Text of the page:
allocated to local supplier on dual sourcing option
280000
260000
240000
220000
x=0.1
200000
x=0.3
180000
x=0.5
160000
140000
120000
100000
80000
60000
0
0.1
0.2
0.3
0.4
0.5
0.6
0.7
0.8
0.9
1
1.1
Probability
Buyer's profit x 10 (Rs.)

Figure 4 Effect of the variation of the portion of the demand allocated to local supplier on dual sourcing option

The effect of price sensitivity parameter k on the buyer’s profit in the case when single sourcing (outside supplier) is shown in Fig.4. In this case as sensitivity parameter k increases the decrease in buyer’s profit is more rapid as compared to dual source case. The profit tends to zero at higher values of disruption probabilities in this case.

Fig. 5. The effect of increase in the unit price of the local supplier on the
Fig. 5. The effect of increase in the unit price of the local supplier on
the buyer's profit in dual sourcing in disruption state.
30000
25000
20000
Incerment in price(2%)
15000
Base price
Increment in price(5%)
10000
5000
0
0
0.2
0.4
0.6
0.8
1
1.2
Probability
Buber's profit

Figure 5The effect of increase in the probe of the local supplier on the buyer’s profit in dual sourcing in disruption state In disruption state the local supplier is more expensive. The local supplier increases the price of product. The effect of increase in product price by local supplier on buyer’s profit is shown in Fig.5. In the Figure the base price corresponds to a unit price equal to Rs.400. The decrease in buyer’s profit with an increase of 2% and 5% in product price is shown in Fig.5.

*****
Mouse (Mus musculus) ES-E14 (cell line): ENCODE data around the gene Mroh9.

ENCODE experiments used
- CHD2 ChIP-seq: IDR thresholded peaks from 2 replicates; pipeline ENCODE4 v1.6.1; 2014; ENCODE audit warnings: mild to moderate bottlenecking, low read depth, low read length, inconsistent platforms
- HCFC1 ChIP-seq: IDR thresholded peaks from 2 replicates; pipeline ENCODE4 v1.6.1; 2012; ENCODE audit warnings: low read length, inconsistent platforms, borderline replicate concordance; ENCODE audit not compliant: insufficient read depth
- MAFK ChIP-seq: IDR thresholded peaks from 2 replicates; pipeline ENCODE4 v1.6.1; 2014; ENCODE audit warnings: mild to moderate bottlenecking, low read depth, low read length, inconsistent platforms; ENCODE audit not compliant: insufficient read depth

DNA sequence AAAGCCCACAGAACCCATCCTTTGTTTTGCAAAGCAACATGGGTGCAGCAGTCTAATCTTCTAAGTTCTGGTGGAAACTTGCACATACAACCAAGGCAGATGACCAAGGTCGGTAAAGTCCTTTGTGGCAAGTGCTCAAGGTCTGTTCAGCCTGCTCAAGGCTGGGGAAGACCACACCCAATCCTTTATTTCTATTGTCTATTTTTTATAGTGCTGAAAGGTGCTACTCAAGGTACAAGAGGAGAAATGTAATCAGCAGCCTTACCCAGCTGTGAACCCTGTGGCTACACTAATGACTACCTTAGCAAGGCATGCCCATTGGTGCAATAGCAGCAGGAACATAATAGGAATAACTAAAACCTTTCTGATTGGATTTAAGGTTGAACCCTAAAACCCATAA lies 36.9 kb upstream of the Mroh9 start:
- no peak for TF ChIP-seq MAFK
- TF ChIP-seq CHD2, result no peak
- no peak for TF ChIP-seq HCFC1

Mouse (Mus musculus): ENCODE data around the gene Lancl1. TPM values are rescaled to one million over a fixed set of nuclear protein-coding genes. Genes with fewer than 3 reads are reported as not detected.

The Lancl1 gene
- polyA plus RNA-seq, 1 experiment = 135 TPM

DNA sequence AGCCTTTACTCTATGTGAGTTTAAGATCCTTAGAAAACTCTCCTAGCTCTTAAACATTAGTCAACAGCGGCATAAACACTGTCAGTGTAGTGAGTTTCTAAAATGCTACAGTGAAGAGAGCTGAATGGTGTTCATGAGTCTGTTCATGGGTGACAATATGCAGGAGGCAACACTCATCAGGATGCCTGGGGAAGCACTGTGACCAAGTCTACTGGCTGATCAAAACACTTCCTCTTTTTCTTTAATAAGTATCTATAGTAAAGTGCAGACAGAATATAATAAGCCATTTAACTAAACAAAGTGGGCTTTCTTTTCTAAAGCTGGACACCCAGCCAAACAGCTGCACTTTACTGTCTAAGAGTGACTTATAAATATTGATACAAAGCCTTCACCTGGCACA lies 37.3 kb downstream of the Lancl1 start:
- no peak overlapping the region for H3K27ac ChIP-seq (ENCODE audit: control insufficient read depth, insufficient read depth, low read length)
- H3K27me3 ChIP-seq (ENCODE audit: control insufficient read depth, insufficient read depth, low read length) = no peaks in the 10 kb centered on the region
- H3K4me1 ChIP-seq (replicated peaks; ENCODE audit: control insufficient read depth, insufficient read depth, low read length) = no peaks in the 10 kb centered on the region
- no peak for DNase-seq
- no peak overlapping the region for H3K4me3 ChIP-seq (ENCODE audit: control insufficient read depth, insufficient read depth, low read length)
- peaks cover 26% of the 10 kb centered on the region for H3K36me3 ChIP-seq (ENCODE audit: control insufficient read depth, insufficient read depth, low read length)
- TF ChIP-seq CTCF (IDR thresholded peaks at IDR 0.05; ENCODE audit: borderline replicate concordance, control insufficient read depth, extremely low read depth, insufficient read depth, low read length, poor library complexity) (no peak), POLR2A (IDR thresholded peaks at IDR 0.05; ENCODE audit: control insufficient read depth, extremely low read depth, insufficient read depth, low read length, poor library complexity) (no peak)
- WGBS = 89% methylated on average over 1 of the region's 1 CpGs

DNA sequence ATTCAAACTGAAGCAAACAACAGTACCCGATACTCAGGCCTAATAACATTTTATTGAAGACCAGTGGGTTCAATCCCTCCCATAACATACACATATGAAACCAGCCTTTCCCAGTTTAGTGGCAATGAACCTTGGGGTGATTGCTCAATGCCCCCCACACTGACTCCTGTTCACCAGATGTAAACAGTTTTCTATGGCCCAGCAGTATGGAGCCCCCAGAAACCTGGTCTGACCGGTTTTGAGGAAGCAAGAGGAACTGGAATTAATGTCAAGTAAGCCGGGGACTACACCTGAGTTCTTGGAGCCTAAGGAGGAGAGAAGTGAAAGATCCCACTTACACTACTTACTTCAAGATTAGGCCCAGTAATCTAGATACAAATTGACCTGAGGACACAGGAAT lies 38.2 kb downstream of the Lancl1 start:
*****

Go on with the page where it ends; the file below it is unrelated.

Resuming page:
3. CONCLUSIONS

Equalize the in this study, a decision making model with the consideration of buyer’s optimal profiting disruption risk is considered. Two critical probabilities of disruption are formulated and various options of supplier selection are determined with the help of these critical probabilities. Two suppliers, one outside of the buyer’s geographical scope and another local are considered. Outside supplier is prone to disruption and with competitive product price and local more expensive. The credit concept is also included in the model. A numerical example illustrates the application of the model. The sensitivity experiments conducted to show the effect of the variation of the portion of the demand allocated to local supplier, the effect of variation in price sensitivity parameter and the effect of variation in the price of the product of local supplier, on buyer’s profit.

REFERENCES

[1] Fisher, Marshall, L., 1997. What is the right supply chain for your product Harvard? Business Review, 75, 2,105-

116.